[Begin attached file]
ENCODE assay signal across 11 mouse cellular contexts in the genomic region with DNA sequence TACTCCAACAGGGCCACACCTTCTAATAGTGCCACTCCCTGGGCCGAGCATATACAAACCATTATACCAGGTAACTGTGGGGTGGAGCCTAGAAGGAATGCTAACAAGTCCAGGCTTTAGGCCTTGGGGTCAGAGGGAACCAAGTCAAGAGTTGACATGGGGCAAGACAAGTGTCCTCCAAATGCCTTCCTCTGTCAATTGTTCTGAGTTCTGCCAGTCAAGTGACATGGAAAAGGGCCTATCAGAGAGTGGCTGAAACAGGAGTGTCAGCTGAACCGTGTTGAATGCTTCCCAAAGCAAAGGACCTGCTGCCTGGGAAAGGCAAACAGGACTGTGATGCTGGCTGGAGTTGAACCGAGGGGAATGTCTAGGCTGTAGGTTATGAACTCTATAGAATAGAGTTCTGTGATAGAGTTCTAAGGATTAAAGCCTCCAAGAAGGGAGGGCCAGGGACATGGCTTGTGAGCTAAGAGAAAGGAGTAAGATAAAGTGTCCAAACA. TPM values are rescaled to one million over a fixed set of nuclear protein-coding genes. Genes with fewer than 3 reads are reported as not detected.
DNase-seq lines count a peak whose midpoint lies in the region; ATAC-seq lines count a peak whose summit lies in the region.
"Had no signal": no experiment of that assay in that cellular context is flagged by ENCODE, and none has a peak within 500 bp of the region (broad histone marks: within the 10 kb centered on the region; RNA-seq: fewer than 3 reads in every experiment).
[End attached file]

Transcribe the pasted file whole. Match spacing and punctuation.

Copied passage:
ENCODE assay signal across 11 mouse cellular contexts in the genomic region with DNA sequence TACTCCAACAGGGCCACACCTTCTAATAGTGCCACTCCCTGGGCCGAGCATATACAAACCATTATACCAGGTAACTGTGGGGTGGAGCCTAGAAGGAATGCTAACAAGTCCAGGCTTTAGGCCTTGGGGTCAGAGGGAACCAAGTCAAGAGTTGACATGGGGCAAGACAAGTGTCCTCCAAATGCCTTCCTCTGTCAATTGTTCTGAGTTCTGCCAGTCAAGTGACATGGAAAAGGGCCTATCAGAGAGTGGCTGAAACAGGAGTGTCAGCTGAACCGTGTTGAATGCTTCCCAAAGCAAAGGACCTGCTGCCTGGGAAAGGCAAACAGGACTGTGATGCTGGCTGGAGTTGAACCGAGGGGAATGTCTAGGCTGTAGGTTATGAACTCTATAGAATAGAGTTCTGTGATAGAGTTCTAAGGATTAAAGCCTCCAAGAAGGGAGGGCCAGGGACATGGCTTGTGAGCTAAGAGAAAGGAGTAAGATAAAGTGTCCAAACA. TPM values are rescaled to one million over a fixed set of nuclear protein-coding genes. Genes with fewer than 3 reads are reported as not detected.
DNase-seq lines count a peak whose midpoint lies in the region; ATAC-seq lines count a peak whose summit lies in the region.
"Had no signal": no experiment of that assay in that cellular context is flagged by ENCODE, and none has a peak within 500 bp of the region (broad histone marks: within the 10 kb centered on the region; RNA-seq: fewer than 3 reads in every experiment).